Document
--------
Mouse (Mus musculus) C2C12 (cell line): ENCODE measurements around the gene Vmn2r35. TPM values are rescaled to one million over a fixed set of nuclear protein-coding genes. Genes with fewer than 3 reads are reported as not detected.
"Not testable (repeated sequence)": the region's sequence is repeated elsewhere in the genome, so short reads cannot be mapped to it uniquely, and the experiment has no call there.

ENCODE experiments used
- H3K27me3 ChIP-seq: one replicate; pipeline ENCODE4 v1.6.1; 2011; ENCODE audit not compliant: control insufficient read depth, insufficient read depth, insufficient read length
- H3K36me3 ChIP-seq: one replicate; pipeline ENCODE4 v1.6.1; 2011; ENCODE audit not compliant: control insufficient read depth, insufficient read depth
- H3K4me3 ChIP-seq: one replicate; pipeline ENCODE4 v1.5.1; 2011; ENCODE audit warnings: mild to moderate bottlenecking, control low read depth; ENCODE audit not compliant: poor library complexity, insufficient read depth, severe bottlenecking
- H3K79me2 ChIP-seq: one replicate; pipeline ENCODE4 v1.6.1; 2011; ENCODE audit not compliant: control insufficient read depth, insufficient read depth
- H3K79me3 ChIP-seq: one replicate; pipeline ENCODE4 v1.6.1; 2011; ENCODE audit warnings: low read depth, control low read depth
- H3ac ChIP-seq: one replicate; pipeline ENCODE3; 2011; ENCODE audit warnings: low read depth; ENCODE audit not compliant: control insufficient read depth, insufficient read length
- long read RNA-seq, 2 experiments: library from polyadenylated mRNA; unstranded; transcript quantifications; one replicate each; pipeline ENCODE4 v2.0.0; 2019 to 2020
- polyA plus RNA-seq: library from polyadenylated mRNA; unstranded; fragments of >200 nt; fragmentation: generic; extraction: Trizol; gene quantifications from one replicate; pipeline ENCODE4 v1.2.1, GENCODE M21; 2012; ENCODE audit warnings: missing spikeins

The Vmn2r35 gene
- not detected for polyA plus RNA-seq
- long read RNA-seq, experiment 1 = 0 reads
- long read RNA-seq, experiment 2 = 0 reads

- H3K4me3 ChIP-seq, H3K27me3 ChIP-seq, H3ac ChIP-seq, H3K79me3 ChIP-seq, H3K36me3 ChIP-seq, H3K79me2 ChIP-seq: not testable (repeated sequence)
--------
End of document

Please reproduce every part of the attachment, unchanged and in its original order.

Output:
Mouse (Mus musculus) C2C12 (cell line): ENCODE measurements around the gene Vmn2r35. TPM values are rescaled to one million over a fixed set of nuclear protein-coding genes. Genes with fewer than 3 reads are reported as not detected.
"Not testable (repeated sequence)": the region's sequence is repeated elsewhere in the genome, so short reads cannot be mapped to it uniquely, and the experiment has no call there.

ENCODE experiments used
- H3K27me3 ChIP-seq: one replicate; pipeline ENCODE4 v1.6.1; 2011; ENCODE audit not compliant: control insufficient read depth, insufficient read depth, insufficient read length
- H3K36me3 ChIP-seq: one replicate; pipeline ENCODE4 v1.6.1; 2011; ENCODE audit not compliant: control insufficient read depth, insufficient read depth
- H3K4me3 ChIP-seq: one replicate; pipeline ENCODE4 v1.5.1; 2011; ENCODE audit warnings: mild to moderate bottlenecking, control low read depth; ENCODE audit not compliant: poor library complexity, insufficient read depth, severe bottlenecking
- H3K79me2 ChIP-seq: one replicate; pipeline ENCODE4 v1.6.1; 2011; ENCODE audit not compliant: control insufficient read depth, insufficient read depth
- H3K79me3 ChIP-seq: one replicate; pipeline ENCODE4 v1.6.1; 2011; ENCODE audit warnings: low read depth, control low read depth
- H3ac ChIP-seq: one replicate; pipeline ENCODE3; 2011; ENCODE audit warnings: low read depth; ENCODE audit not compliant: control insufficient read depth, insufficient read length
- long read RNA-seq, 2 experiments: library from polyadenylated mRNA; unstranded; transcript quantifications; one replicate each; pipeline ENCODE4 v2.0.0; 2019 to 2020
- polyA plus RNA-seq: library from polyadenylated mRNA; unstranded; fragments of >200 nt; fragmentation: generic; extraction: Trizol; gene quantifications from one replicate; pipeline ENCODE4 v1.2.1, GENCODE M21; 2012; ENCODE audit warnings: missing spikeins

The Vmn2r35 gene
- not detected for polyA plus RNA-seq
- long read RNA-seq, experiment 1 = 0 reads
- long read RNA-seq, experiment 2 = 0 reads

- H3K4me3 ChIP-seq, H3K27me3 ChIP-seq, H3ac ChIP-seq, H3K79me3 ChIP-seq, H3K36me3 ChIP-seq, H3K79me2 ChIP-seq: not testable (repeated sequence)